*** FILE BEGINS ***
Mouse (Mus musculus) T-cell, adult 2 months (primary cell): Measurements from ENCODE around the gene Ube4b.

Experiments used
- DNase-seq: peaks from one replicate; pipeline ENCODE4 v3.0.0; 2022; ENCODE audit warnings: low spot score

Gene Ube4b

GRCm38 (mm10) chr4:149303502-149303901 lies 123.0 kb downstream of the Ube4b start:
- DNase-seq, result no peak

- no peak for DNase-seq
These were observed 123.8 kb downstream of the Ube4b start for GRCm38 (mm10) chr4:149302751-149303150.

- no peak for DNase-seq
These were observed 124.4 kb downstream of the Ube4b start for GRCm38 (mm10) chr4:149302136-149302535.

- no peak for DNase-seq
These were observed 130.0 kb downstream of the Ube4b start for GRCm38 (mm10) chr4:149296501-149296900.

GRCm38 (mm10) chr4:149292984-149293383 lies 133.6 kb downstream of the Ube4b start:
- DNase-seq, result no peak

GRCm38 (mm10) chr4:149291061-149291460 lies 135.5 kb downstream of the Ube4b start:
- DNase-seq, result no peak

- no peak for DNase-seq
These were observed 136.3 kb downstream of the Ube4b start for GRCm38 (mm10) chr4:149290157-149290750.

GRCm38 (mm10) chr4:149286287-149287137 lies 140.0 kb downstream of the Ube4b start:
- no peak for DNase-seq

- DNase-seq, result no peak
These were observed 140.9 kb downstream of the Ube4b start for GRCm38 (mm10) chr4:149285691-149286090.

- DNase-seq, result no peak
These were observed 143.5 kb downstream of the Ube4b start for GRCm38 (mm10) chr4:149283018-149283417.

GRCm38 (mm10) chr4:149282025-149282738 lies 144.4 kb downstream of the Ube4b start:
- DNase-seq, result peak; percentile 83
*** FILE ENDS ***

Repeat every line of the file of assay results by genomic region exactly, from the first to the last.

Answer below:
Mouse (Mus musculus) T-cell, adult 2 months (primary cell): Measurements from ENCODE around the gene Ube4b.

Experiments used
- DNase-seq: peaks from one replicate; pipeline ENCODE4 v3.0.0; 2022; ENCODE audit warnings: low spot score

Gene Ube4b

GRCm38 (mm10) chr4:149303502-149303901 lies 123.0 kb downstream of the Ube4b start:
- DNase-seq, result no peak

- no peak for DNase-seq
These were observed 123.8 kb downstream of the Ube4b start for GRCm38 (mm10) chr4:149302751-149303150.

- no peak for DNase-seq
These were observed 124.4 kb downstream of the Ube4b start for GRCm38 (mm10) chr4:149302136-149302535.

- no peak for DNase-seq
These were observed 130.0 kb downstream of the Ube4b start for GRCm38 (mm10) chr4:149296501-149296900.

GRCm38 (mm10) chr4:149292984-149293383 lies 133.6 kb downstream of the Ube4b start:
- DNase-seq, result no peak

GRCm38 (mm10) chr4:149291061-149291460 lies 135.5 kb downstream of the Ube4b start:
- DNase-seq, result no peak

- no peak for DNase-seq
These were observed 136.3 kb downstream of the Ube4b start for GRCm38 (mm10) chr4:149290157-149290750.

GRCm38 (mm10) chr4:149286287-149287137 lies 140.0 kb downstream of the Ube4b start:
- no peak for DNase-seq

- DNase-seq, result no peak
These were observed 140.9 kb downstream of the Ube4b start for GRCm38 (mm10) chr4:149285691-149286090.

- DNase-seq, result no peak
These were observed 143.5 kb downstream of the Ube4b start for GRCm38 (mm10) chr4:149283018-149283417.

GRCm38 (mm10) chr4:149282025-149282738 lies 144.4 kb downstream of the Ube4b start:
- DNase-seq, result peak; percentile 83